So I nearly made it through week one of training….
Its amazing as an athlete how quickly you can go from on top of the world to lower than Barry White’s voice. And more often than not, the cause of this sudden drop will be injuries. Injuries suck, and the problem is they seem to have been accepted as part and parcel of our sport and I really don’t think they need to be. The problem for me now, at the age of 28, is that I’m constantly adapting my training and working around problems that I developed when I was much younger. I haven’t had a new injury in over 4 years, but I’ve missed an awful lot of training from recurrences of older injuries.
I think this is actually a common theme of most athlete I know of my age. The ones who are still in the sport will generally be competing at a decent level and so will be working within a good quality coaching setup. This means that their training volumes will be well managed, and they’ll probably be getting some sort of regular soft tissue work done, being proactive rather than reactive to injury. but the problems that these athletes have is that the damage has already been done.
“First do no harm…”
Part of the Hippocratic oath taken by doctors when they qualify in the profession refers to the way they should treat patients, and one of the over-riding themes is that a priority should be that no matter what the treatment options available, the aim should be that first, the doctor does no harm to the patient. Is this something that can be applied to coaching younger athletes?
Just because they can run 10 x 200m flat-out, should they?
Just because they can do bounding exercises in spikes, should they?
Just because they can squeeze out a 1 rep max in the squat, should they?
The problem with younger athletes is that usually they can handle these training loads at the time without showing up as a major problem. The issues caused by these things will just end up causing them problems much further down the line.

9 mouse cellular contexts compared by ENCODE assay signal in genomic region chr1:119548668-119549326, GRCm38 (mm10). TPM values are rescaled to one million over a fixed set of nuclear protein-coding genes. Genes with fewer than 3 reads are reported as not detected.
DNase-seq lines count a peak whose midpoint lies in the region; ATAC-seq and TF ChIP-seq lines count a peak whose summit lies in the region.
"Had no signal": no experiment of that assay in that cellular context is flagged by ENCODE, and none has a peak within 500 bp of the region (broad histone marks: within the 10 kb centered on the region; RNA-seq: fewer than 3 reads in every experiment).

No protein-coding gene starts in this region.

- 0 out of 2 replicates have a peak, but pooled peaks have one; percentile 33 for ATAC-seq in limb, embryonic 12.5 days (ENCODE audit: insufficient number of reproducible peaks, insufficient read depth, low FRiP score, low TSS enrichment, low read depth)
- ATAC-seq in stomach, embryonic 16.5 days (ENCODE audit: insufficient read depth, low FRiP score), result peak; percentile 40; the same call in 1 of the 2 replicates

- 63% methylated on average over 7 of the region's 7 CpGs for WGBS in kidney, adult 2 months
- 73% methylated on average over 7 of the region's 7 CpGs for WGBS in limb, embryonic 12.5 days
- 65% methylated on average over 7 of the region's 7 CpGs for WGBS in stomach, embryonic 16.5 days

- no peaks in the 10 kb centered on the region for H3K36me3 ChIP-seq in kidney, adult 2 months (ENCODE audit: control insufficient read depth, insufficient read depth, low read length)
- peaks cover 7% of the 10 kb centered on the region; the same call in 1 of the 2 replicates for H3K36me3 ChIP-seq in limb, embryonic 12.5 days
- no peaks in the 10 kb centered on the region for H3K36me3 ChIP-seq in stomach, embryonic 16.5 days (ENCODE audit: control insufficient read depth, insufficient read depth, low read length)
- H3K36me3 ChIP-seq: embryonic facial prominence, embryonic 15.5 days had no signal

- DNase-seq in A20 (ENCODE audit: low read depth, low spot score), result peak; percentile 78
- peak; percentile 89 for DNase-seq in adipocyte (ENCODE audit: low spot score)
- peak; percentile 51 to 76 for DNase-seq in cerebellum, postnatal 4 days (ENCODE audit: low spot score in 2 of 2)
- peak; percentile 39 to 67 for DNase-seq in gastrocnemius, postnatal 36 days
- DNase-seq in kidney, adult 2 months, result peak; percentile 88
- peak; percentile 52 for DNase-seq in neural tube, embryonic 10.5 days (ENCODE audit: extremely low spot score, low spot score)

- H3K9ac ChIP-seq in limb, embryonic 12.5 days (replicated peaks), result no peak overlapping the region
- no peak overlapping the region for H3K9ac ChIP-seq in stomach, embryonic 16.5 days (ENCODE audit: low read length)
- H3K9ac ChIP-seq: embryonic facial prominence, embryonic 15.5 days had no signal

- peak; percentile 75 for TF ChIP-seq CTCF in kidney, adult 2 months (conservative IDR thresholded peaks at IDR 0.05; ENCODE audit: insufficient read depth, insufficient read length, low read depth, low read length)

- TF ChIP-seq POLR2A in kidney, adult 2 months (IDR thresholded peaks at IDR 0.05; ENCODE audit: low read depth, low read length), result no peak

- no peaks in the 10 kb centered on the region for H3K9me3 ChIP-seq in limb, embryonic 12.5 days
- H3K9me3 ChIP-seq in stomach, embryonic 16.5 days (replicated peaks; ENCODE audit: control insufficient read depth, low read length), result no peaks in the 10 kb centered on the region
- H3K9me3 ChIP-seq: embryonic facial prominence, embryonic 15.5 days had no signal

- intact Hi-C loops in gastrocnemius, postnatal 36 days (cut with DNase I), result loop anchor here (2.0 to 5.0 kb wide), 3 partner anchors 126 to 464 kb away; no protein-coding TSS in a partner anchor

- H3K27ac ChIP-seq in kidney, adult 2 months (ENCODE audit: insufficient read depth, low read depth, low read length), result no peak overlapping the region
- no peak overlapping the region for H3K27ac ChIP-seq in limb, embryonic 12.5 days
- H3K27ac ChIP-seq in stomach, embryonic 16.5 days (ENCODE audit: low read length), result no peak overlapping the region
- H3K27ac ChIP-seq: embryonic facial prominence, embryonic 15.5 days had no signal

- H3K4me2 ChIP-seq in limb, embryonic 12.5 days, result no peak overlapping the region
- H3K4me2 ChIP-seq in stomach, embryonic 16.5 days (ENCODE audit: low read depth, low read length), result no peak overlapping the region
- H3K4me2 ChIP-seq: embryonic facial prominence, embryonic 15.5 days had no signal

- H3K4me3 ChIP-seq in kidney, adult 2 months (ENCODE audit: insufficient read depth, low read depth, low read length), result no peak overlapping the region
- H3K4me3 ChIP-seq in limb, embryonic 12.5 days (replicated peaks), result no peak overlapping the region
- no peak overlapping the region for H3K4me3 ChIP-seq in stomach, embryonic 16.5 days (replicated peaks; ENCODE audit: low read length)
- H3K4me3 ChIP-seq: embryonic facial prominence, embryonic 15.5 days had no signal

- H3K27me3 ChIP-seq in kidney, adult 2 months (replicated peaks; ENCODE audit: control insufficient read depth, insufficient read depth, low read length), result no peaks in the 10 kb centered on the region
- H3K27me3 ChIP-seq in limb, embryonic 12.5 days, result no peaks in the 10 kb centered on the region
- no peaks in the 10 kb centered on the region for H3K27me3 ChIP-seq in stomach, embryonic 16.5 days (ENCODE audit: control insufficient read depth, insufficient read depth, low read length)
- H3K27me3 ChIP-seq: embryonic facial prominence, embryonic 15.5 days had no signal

I know a very talented girl who made it to a major international championships, but ended up having to withdraw because of a stress fracture which manifested itself during warm-up. Upon scanning they found that she had multiple areas in the bone where stress fractures had been and healed and they all looked very old. She put it down to bounding exercises she’d done in spikes as a youngster almost a decade previous.
My major injuries which i deal with on a daily basis are my achilles and my lower back. My lower back was ruined by years of pole vaulting with poor technique and I still have to deal with the consequences to this day. In fact I’ll probably have to deal with the consequences the rest of my life.
This week it was my lower back that flared up.
Six months of rehabilitation on my achilles, getting myself back to a position where I can run on it 3 times a week and my back decides to flare-up on my 5th day of winter training, and one of those previous 4 days was a rest day! If I don’t laugh about it, I’d probably cry.
Its not a major issue, I only tweaked it slightly, and having had to deal with it many times previously I have a pretty good system in place to get it right, but its just another constant reminder that my body cannot be trained as hard as my head and my heart want to.